Waiting on the Chickens
It was late afternoon, the time of day I make my 2nd trip down to the chicken pen to feed my three birds a 2nd time. It had been raining, torrentially, off and on all day, but I decided to get my attitude straight as I put on my long German cloak and rubber boots. Those things, along with my large pale blue umbrella, kept my clothes perfectly dry, and I was happy to feel the wind and mist against my face. Breathing deeply of the purest air, there was nothing going to bring me down on my afternoon jaunt to the chickens.
Opening the door of the coop, there they were, all wet and happy. It surprised me when I first observed years ago that chickens like to stay out in the rain, scratching in the mud to find that last little worm or bug. They some tough ladies ! As soon as I opened the door, they scooted out into their yard thinking I would be throwing the sunflower seeds and cracked corn out there in the puddles. However, today my new plan on this rainy day was to keep the food in the coop. So I poured it clanging against the side of the metal feeder, hoping they would hear the noise and come running back in to eat. That way I could then close their little hatchway door and they would be in for the night, earlier than usual. Unfortunately, chickens are just like children. They don’t want to come inside until it is nearly dark, and trying to force them in is practically impossible without a lot of squawking.
Patiently I leaned against the door jam, and waited. One came in, Ma Belle, but she didn’t stay long. Darn, I thought, it is pouring out there, the food is in here, and still they play. I did not fancy having to come back down again by dark, in the rain, putting all my stuff back on again so as not to get wet, being more chicken than my chickens ! And so I waited, calling to them in a high pitched, chicken-like voice, but they refused to walk up their little plank and into the nice dry coop.
Then it struck me. I was waiting on the chickens, in more ways than one, and I do this everyday, twice a day ! I am their dedicated waitress. I bring them leftovers from breakfast , lunch and dinner, things like cold oatmeal, apple cores, rice and beans, greens, chicken bones from the rotisserie, just about everything their little hearts desire…except the brussels sprouts. The other day I put several little cooked brussels into a hollowed out cantaloupe half, and all they ate was the cantaloupe, leaving a very thin rind. Somehow I didn’t think they would care for the b.s. any more than most people, but this was only an experiment, so I was not surprised or upset. Most children don’t like brussels sprouts anyway. I eat them because they are good for me and I am one of those rare individuals who actually likes them. Children and chickens, on the other hand, are not so easily convinced !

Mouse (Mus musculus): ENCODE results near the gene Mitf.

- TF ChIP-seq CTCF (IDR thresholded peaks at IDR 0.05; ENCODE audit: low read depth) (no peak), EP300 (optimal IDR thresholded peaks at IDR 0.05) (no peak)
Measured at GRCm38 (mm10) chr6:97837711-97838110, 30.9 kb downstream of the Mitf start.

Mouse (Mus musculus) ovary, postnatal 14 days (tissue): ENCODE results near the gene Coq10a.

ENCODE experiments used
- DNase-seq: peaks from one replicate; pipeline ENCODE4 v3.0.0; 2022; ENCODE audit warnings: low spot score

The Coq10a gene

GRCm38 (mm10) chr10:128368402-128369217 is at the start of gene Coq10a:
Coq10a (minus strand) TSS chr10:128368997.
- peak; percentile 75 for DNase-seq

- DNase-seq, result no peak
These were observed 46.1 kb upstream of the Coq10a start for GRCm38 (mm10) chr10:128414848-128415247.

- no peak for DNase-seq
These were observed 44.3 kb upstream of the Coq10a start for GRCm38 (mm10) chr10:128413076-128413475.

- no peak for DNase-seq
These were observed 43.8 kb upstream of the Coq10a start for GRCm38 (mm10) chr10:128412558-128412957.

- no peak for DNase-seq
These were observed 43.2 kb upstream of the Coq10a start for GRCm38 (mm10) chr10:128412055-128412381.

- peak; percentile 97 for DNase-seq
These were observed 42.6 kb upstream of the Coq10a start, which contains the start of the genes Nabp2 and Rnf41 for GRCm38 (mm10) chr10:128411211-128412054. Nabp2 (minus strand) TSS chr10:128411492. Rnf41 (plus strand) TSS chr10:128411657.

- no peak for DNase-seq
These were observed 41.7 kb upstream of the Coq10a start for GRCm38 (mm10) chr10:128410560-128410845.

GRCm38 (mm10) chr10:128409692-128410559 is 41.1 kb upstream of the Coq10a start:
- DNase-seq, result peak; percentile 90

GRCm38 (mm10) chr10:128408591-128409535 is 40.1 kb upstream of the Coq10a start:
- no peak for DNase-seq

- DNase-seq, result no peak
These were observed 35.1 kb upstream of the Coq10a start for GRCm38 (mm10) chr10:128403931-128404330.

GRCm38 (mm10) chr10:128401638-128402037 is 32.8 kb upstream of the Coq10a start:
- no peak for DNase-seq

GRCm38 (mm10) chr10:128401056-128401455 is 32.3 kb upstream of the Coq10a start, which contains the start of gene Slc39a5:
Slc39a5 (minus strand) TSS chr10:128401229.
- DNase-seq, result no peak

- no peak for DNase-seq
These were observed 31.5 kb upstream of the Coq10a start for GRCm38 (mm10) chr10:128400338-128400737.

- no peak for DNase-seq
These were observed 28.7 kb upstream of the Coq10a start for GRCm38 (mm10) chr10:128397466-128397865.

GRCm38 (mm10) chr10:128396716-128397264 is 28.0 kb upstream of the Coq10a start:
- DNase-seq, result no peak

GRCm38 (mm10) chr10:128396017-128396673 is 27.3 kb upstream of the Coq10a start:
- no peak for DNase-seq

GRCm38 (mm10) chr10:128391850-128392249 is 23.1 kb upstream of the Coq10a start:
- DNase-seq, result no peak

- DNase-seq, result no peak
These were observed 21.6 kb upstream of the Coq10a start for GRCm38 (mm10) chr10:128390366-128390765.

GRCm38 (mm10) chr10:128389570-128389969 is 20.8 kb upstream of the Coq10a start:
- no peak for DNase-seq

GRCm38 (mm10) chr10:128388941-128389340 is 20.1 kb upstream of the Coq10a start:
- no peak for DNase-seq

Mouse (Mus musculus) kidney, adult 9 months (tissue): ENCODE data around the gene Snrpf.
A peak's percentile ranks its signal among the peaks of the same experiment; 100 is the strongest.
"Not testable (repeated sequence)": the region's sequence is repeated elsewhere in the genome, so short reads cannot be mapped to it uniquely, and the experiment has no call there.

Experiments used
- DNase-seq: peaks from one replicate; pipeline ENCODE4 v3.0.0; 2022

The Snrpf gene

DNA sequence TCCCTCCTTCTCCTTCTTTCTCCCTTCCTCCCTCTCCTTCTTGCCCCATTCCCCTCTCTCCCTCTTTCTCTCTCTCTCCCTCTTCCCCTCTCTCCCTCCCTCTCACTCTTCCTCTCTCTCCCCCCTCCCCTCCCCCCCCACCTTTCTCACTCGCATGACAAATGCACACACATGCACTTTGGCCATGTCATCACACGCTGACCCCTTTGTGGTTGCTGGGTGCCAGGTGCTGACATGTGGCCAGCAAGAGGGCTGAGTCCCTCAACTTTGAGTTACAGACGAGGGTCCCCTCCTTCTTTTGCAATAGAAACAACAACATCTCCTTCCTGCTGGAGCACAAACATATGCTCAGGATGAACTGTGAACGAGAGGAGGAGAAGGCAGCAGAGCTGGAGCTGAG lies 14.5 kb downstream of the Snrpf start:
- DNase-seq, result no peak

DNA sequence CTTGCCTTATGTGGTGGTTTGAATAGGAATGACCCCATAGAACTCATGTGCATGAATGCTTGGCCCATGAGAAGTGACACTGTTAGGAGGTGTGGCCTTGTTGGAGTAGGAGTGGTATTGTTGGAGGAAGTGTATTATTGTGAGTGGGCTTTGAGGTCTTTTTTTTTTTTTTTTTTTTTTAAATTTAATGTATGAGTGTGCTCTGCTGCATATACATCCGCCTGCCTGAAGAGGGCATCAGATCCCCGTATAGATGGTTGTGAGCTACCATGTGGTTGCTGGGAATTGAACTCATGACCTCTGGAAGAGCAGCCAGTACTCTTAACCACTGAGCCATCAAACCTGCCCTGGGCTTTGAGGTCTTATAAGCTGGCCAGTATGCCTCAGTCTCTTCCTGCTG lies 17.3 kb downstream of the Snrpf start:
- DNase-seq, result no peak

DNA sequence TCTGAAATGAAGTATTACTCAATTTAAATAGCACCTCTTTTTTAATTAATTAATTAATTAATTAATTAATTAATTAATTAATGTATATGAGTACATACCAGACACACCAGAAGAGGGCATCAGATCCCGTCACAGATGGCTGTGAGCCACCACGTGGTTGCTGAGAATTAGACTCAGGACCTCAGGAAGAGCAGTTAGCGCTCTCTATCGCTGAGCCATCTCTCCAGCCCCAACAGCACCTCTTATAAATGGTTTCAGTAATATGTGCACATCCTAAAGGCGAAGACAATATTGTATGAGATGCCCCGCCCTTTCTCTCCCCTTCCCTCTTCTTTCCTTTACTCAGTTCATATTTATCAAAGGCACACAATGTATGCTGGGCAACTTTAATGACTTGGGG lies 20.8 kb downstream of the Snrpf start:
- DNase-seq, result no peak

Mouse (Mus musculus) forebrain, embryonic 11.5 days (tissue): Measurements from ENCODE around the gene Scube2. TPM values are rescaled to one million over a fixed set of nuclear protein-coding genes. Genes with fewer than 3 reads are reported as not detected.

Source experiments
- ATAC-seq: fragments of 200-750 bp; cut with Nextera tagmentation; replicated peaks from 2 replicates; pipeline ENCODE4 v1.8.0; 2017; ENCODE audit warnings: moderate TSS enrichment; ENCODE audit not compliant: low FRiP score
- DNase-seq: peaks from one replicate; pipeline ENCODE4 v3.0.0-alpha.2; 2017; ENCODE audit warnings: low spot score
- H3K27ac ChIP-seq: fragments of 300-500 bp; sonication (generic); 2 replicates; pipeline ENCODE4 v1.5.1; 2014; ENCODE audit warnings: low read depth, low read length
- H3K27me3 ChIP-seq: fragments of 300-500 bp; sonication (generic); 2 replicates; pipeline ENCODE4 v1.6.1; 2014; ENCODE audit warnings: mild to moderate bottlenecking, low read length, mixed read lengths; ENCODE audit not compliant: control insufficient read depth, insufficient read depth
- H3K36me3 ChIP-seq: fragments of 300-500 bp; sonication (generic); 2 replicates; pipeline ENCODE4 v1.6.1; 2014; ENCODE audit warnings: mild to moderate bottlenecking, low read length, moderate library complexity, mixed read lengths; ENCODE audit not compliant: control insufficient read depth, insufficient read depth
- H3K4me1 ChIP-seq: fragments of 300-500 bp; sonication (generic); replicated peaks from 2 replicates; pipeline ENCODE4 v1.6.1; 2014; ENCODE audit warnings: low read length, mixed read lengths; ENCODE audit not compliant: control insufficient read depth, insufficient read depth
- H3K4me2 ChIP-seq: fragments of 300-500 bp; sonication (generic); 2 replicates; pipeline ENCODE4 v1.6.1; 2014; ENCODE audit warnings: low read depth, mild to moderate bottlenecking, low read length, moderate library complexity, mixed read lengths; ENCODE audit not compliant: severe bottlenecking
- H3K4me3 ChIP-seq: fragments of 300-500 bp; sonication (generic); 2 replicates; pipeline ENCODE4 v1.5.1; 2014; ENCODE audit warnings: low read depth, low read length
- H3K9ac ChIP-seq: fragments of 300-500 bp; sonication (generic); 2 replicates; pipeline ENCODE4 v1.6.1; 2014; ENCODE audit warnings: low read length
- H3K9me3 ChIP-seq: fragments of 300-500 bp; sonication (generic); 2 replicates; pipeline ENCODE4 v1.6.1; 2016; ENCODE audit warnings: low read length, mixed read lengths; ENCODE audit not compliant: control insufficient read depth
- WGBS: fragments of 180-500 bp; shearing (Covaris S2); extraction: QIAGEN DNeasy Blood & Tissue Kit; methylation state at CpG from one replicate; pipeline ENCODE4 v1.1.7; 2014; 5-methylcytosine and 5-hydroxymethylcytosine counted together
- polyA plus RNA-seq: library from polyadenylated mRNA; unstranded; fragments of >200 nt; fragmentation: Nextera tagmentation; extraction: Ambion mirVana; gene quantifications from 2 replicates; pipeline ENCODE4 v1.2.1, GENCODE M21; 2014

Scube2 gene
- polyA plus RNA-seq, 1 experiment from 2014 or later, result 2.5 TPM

Back to waiting on the chickens. I had the revelation about my servitude position while waiting for the chickens to come in out of the rain, but then I grew tired of waiting. Going out into the yard with them, I nonchalantly and very slowly, went around behind them and gently shooed them in the direction of the ramp. Happily it did not turn into a fiasco, with no success, as it frequently has in the past. Likely they were considering going in anyway. Or perhaps it registered in their little brains that there was no food in the yard, so it must be inside the coop.
Whatever they were thinking, or not thinking as the case may be, they all ran quickly, squawking as they ran, up the tiny ramp. Quickly, I closed the little door, saying “gotcha ! “ Whew, that was easy, I thought. Thank God, as it was beginning to pour down rain again, and I was getting hungry. All wet and happy, the three little imps began to discover the food in the dispenser, and I was happy too. I said “Goodnight girls, thank you so much girls for your eggs.” (I always thank them) and then “see you tomorrow”, as I closed the main door.
Whoever said captive birds aren’t happy ? They are no more imprisoned than I am. We might as well be happy together. I don’t mind waiting on the chickens. I serve then and they serve me. Their large brown eggs are the best, and their manure helps my organic gardens to flourish. Plus, everyday they give me a reason to get outside one more time, rain or shine, and take a walk down the hill, sometimes wading through wet grasses with the feel of mist on my face. I might even have a little adventure besides.
Who could ask for more?!
– Christine Schoene Maccabee of Mystic Meadows